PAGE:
Once you have written an article or preferably several, it's time to use them to spread the word about your business. Articles serve to establish you as an expert, as well as offering additional food to the search engines.

How do you use articles to spread the word about your business?

Include keywords in the title and content

Relevant keywords will help your article pop up in a Google search. Work the keywords into your content so that it reads naturally, rather than trying to stuff them in anywhere they seem to fit just to load up the article. Finding the right keywords requires basic keyword research to establish which terms people are searching for. If you hire an SEO firm, they have proprietary software that helps them identify the best keywords for you. For the do-it-yourselfers, Google has a free tool called External Keyword Tool. Google it and it should pop up in first place.

Place a strong call to action at the end of the article

Let your readers know what you want them to do next and give some a strong incentive to take the action you want them to take. You can offer a complimentary resource that encourages them to go to your website and sign up for your newsletter or a consultation that jogs them into calling you.

Post your article to your website or blog.

This keeps fresh content on your site and the search engines like that.

To avoid having too much information to scroll through, you can put a couple of teaser lines of an article on one page of your site, then have a link to an inside page with the full content.

Submit your article to other newsletters andblogs

Find other professionals whose businesses compliment yours without competing, and whose clients would be interested in your topics. Contact them and offer to be a guest writer or blogger for them. Include a resource box at the end of your article: that's a few lines containing your contact information, other information you want readers to know and a strong call to action. Including your website address as well provides a backlink to your own site: that pleases Google and helps your rankings.

You can reciprocate by inviting them to submit an article for your newsletter or blog.

Post your article to article directories

The best known directory is Google "article directories" and you'll find many more. These directories are sources for people looking for articles for THEIR newsletters. I'm always amazed where my articles show up! And it's all exposure for your business.

It may seem daunting to list your article on so many sites. However there are services that will do this for you for a small monthly fee. I've been referred to but have not used them.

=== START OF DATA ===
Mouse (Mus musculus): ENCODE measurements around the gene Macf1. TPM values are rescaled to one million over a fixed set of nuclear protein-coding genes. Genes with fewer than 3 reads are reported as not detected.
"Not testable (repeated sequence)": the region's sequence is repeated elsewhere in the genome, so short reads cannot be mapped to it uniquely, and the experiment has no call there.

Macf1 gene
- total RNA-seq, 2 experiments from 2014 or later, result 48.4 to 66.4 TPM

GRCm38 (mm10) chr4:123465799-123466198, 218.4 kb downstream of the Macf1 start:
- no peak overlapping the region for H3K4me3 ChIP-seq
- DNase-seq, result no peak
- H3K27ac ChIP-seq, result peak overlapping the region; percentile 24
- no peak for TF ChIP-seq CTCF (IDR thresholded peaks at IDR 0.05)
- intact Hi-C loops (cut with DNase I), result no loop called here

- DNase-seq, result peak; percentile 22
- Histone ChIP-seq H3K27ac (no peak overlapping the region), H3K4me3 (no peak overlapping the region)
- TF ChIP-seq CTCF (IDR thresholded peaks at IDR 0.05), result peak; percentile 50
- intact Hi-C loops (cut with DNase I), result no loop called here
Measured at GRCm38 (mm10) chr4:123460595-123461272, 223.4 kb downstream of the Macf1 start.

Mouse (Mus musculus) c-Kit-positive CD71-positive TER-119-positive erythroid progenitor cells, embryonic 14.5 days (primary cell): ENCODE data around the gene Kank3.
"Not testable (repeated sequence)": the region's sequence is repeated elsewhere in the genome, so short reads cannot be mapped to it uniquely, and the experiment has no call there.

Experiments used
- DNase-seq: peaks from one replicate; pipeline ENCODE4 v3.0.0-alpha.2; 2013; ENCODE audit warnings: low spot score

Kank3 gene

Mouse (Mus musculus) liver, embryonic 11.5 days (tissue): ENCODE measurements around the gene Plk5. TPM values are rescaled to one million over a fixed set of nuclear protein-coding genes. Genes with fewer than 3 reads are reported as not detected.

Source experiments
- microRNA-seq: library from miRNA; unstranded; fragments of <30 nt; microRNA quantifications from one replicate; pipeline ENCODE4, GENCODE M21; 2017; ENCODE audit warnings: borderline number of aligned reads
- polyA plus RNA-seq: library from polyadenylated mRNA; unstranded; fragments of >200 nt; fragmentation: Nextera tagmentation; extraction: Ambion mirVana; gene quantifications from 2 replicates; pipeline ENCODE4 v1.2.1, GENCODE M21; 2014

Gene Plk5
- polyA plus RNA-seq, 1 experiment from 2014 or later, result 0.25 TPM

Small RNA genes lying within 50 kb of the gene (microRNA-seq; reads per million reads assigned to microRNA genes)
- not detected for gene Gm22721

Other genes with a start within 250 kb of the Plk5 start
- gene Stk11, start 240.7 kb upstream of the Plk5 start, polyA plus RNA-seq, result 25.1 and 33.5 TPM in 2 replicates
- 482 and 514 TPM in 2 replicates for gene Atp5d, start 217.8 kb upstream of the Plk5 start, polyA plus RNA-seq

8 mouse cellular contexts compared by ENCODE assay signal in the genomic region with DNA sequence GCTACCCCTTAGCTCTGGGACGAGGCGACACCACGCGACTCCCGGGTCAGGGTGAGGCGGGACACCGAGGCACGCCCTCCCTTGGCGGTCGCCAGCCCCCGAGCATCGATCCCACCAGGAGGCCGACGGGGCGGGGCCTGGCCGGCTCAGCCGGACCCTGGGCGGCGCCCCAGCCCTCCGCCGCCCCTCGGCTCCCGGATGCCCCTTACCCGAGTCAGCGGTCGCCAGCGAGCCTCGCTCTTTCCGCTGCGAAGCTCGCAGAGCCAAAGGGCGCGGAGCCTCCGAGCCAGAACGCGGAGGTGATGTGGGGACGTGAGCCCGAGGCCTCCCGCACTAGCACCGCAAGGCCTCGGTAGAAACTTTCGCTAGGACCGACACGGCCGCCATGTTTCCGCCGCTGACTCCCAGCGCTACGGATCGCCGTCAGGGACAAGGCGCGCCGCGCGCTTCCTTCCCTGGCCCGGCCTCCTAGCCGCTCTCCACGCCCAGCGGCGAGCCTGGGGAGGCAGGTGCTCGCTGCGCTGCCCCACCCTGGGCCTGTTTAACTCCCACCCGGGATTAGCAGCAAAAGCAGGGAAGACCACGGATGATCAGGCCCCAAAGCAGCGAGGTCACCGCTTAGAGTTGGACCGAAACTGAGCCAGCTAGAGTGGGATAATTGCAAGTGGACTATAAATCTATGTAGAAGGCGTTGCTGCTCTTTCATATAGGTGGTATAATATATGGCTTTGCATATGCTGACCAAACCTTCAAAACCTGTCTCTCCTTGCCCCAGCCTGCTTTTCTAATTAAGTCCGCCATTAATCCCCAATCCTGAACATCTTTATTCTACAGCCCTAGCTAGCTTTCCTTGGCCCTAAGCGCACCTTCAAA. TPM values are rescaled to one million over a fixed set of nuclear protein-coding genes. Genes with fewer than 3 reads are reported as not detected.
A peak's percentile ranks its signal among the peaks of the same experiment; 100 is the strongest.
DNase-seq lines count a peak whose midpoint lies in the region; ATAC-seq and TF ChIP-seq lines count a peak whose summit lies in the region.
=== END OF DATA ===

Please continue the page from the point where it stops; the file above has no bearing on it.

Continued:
If, for any reason, you prefer manual submissions, delegate the task to a virtual assistant. You can find a virtual assistant through


Copyright 2010 Maggie Dennison

Posted by: AT 03:16 am   |  Permalink   |  Email
Tuesday, August 31 2010
 Article marketing is big right now. Why? Most people I ask tell me it's because it helps them get found and ranked by the search engines.

Yet articles can also build your reputation as an expert and increase your client base.

However, I am seeing more and more articles that are no more than keyword dumps with little substance and appear to be written ONLY for the search engines. That tactic may help your articles get found, but it will backfire in terms of the other objectives of publishing articles.

Here are three strategies you can use to make sure your articles do much more than simply helping your rankings.


    • Have a clear message

      Can you sum your message up in one or two sentences? If not, you're probably trying to include too much information. Pare it down so it's focused and use what's left for other articles. It's better to cover less ground and do it more deeply. There's so much information available that the deeper you go into your topic, the more likely it is to get attention.


    • Know who you're writing for

      Who is your reader? Is it someone in a corporation? Or a small business owner? Depending on the size of the business, there can be many different layers of decision makers and it's important to know which level you are writing for.

      Is it the financial decision maker, the operations decision maker, the owner or CEO, or the head geek from the IT department? Each one will be interested in different aspects of your products or services.

      Maybe your reader is a consumer, not a business person at all. Consumers are attracted to different information than business people, so make your articles relevant to them, if they are your market.


  1. Be clear on the type of article you want to write

    Do you want to explain how to do something, answer common questions, or tell a story? Knowing the type of article will determine the kind of information you present and will give direction to your thoughts and words. It provides a starting structure for the article so you know how you want everything to flow together.

    There are many other elements to consider when planning and writing articles, but these three alone will keep you on track and ensure that you give your readers what they want so that you establish yourself as an expert in their eyes.

    Copyright 2010 Maggie Dennison

Posted by: AT 03:01 am   |  Permalink   |  Email